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« Influence Peddling »



Ever have to convince somebody of something? Ever get "blind-sided" by a decision that didn't go your way? Influence Peddling has to do with adjusting your arguments to the personality of the persons you are trying to persuade.

How do people decide? The Miller-Williams Survey interviewed almost 1700 corporate executives to assess their decision-making skills It found they had one of only five "default" decision-making styles: These are called: Followers, Charismatics, Skeptics, Thinkers and Controllers. A survey that large is accurate within +/- 2.9%.


To influence people, adapt your arguments to address "how people decide". Understand how each of these decision-making styles reacts - i.e. what triggers their "default" mechanism - so you can tailor your presentation accordingly.

Hereunder is an at-a-glance chart that lets you determine who's who. It has a brief description of the 5 decision-making styles, some character traits to help you spot who these people, suggestions on how to influence them and buzz words you should use to reach their inside. Have fun.

The Miller-Williams Survey:

(36% of survey)


(25% of survey )


(19% of survey )


(11 % of survey)


(9% of survey )

Followers tend to be risk-averse. They make decisions based on how they made them in the past.or how people they admire make them.
Charismatics are easily enthused. They are intrigued by new ideas, but have learned to make their decisions based on balanced fact, not just emotion.
Skeptics tend to be highly suspicious of any facts presented. They dislike information that challenges their worldview and often have an aggressive and disagreeable style. They are often described as "take charge" types.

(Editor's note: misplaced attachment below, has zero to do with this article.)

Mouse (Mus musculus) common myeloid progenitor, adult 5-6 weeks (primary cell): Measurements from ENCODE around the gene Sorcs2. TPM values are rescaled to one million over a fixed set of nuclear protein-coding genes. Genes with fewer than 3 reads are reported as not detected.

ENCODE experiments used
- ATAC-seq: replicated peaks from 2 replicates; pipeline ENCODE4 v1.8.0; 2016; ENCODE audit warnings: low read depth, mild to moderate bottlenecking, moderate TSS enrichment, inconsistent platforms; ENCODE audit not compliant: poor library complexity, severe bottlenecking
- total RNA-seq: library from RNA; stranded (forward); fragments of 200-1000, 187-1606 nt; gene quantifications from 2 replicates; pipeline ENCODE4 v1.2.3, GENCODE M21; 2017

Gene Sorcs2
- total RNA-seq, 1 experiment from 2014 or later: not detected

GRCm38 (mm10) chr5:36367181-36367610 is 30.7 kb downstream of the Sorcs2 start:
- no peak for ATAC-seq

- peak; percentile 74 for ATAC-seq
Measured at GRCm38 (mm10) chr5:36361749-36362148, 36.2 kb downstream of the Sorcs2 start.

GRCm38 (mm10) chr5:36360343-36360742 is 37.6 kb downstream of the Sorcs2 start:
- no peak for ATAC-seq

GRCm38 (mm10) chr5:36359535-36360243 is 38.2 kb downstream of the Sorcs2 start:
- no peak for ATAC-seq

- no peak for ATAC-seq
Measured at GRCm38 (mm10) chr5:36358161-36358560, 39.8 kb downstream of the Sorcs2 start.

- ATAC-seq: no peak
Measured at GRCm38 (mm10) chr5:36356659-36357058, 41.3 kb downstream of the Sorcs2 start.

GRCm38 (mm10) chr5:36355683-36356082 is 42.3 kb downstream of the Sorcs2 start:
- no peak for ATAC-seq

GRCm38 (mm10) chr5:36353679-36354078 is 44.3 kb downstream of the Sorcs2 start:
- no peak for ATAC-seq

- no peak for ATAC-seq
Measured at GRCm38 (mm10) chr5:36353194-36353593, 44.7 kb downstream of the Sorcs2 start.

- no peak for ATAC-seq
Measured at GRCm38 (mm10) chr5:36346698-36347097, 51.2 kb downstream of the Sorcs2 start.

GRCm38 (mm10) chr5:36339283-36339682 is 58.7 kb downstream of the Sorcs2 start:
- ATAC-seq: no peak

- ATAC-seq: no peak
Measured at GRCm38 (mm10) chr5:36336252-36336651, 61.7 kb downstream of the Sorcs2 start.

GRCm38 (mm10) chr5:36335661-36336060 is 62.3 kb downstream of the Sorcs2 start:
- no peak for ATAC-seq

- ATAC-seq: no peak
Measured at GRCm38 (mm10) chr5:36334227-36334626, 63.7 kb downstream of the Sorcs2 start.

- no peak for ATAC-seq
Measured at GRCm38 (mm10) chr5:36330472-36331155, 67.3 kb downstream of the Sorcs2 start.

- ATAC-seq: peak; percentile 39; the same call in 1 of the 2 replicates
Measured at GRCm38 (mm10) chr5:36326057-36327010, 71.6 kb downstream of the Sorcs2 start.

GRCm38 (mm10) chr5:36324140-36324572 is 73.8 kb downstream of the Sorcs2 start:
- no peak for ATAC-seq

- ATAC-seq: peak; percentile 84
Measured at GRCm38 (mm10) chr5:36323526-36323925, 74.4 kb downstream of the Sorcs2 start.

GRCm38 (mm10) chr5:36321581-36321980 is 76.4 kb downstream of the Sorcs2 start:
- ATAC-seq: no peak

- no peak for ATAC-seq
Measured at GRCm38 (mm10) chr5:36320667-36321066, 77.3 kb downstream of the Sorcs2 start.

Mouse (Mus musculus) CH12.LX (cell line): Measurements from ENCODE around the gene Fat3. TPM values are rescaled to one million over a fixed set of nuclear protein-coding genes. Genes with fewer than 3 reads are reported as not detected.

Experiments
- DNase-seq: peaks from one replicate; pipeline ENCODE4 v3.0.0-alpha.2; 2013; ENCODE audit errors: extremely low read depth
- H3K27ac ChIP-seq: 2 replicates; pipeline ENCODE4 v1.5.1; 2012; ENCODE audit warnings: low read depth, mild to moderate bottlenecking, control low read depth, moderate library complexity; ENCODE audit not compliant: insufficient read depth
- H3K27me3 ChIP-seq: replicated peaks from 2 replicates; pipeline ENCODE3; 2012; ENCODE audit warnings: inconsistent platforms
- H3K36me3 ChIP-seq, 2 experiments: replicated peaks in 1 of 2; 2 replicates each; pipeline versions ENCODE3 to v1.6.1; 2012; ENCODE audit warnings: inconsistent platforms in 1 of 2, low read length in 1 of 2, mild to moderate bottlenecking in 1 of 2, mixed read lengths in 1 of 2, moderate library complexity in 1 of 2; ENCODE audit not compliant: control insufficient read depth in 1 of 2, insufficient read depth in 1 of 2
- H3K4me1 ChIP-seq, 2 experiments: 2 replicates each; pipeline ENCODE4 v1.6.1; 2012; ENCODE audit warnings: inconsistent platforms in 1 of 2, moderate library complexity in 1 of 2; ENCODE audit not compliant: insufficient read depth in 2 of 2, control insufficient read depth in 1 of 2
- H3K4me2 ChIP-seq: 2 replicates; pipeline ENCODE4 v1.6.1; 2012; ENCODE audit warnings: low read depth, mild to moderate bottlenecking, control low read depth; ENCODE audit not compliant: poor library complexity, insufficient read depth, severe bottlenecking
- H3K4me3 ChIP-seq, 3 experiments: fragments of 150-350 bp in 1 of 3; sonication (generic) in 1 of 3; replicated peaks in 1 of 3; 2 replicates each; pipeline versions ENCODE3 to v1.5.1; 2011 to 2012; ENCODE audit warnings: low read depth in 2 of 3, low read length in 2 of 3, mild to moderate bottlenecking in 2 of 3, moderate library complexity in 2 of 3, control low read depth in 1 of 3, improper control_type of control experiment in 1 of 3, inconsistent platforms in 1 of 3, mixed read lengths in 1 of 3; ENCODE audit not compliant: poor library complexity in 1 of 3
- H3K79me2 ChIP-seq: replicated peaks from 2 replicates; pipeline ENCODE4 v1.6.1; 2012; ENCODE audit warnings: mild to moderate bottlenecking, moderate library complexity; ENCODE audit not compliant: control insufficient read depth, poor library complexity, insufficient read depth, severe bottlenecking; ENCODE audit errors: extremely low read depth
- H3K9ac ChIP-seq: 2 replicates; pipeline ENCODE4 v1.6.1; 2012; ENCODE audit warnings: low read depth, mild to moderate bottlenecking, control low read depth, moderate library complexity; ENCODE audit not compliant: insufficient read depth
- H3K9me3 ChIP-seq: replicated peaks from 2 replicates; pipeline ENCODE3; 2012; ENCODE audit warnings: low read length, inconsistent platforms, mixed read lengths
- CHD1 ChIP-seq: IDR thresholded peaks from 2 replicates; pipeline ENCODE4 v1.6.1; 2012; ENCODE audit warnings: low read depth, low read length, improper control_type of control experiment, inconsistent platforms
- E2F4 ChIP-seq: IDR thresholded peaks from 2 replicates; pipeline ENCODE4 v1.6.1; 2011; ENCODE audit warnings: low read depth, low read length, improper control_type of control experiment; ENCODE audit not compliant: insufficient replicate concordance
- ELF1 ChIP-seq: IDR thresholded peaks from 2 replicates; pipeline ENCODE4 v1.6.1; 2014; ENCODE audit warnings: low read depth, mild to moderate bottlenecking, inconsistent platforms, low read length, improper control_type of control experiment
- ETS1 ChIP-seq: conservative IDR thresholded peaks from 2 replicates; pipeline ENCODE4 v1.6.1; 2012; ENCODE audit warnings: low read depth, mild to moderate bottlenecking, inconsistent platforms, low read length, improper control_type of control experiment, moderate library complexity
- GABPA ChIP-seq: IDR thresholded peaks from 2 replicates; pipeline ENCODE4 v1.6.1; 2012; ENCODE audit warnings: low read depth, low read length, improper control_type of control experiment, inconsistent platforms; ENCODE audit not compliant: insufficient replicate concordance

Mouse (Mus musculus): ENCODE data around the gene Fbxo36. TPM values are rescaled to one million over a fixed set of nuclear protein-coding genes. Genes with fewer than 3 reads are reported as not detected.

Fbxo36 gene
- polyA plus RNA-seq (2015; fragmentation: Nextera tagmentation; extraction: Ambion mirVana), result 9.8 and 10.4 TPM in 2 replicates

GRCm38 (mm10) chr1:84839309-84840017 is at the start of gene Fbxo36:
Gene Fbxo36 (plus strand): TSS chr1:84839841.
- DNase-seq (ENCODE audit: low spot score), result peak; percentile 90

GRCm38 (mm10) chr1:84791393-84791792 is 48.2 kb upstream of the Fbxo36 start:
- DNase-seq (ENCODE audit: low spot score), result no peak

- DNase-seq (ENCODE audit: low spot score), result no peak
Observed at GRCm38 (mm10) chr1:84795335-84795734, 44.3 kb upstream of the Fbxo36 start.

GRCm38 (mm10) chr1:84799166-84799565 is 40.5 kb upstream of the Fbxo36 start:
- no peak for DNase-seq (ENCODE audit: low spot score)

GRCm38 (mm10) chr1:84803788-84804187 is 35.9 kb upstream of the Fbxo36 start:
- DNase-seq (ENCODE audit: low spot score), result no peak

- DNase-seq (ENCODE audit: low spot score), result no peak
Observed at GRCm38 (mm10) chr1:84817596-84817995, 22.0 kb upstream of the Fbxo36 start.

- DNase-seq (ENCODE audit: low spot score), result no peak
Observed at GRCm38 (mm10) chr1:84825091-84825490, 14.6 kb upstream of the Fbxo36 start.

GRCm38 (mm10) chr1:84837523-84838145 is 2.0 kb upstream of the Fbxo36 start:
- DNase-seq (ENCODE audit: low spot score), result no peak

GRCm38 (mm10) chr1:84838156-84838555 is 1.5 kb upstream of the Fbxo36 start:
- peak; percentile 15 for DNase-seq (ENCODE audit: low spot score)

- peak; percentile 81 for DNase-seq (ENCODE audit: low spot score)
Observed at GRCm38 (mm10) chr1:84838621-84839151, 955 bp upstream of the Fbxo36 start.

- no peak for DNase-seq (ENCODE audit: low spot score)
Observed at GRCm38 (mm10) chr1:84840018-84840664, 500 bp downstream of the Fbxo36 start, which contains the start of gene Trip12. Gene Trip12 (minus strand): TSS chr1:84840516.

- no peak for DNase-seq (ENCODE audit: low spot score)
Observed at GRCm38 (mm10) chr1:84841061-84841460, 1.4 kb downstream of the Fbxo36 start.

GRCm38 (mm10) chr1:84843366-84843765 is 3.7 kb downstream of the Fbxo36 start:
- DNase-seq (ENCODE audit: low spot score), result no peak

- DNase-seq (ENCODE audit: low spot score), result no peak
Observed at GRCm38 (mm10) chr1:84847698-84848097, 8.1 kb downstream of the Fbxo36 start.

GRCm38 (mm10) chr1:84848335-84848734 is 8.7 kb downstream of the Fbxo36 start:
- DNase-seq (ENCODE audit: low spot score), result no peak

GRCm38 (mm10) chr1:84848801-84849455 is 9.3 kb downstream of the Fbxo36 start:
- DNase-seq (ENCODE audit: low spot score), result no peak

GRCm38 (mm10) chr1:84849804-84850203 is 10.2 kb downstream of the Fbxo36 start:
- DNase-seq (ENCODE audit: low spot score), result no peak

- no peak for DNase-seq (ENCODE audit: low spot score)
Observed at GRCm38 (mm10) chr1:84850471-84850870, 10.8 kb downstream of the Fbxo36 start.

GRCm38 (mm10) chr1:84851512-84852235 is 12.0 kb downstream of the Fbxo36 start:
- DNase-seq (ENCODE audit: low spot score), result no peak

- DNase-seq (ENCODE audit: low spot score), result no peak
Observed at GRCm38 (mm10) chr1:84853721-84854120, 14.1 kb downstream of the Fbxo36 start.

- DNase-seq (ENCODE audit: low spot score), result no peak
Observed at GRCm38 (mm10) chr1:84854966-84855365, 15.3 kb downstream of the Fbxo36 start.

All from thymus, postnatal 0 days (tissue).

Thinkers can be the toughest people to pursuade. They are impressed by good arguments supported by facts. They tend to have a strong aversion to risk and can be slow to arrive at a concrete decision.
Controllers hate uncertainty and ambiguity. They tend to focus on the pure facts and the analytics of an argument and they'll fight if they risk being seen in a bad light or losing power.
Character traits:
Responsible; Cautious; Brand-name driven; Bargain-conscious
Enthusiastic; Talkative; Captivating; Dominant;
Demanding; Disruptive; Disagreeable; Rebellious;
Cerebral; Intelligent; Logical; Academic;
Unemotional; Sensible; Analytical; Accurate; Detail oriented;
How to influence:
Followers want to be sure they are making the right decisions - specifically that others have succeeded in similar situatuions. To deal with them, focus on proven methods. References and testimonials from important people will also go a long way in pursuading them.
Charismatics sell themselves. To influence them, resist the urge to join in their enthusiasm. Focus on facts that get results. Make simple and straightforward arguments and use visual aids to stress features and benefits.
Skeptics need to trust. Get an endorsement from someone they do have confidence in. You'll need as much credibility as you can garner to influence them so if you haven't developed your own clout, arrange for respected allies to support your position during any meeting with them.
Thinkers need as much information as possible so get the data ready. They want to understand every angle before committing themselves so arm yourself with research, market surveys, cost-benefit analyses and all.
Controllers want facts and details - but only as presented by "experts". Your arguments have to be structured and credible but don't be too aggressive presenting your arguments. Better you give them the facts and let them convince themselves.
Buzz words:
Innovative; Practical; Expertise; Previous; Same as; Similar to;
Results; Proven; Actions; Show; Watch; Easy; Focused; Clear;
Feel; Grasp; Power; Action; Suspect; Trust; Demand; Disrupt;
Quality; Numbers; Plan Intelligent; Academic; Think; Proof; Expert;
Details; Facts; Reason; Logic; Power; Ability; Just do it; Control;

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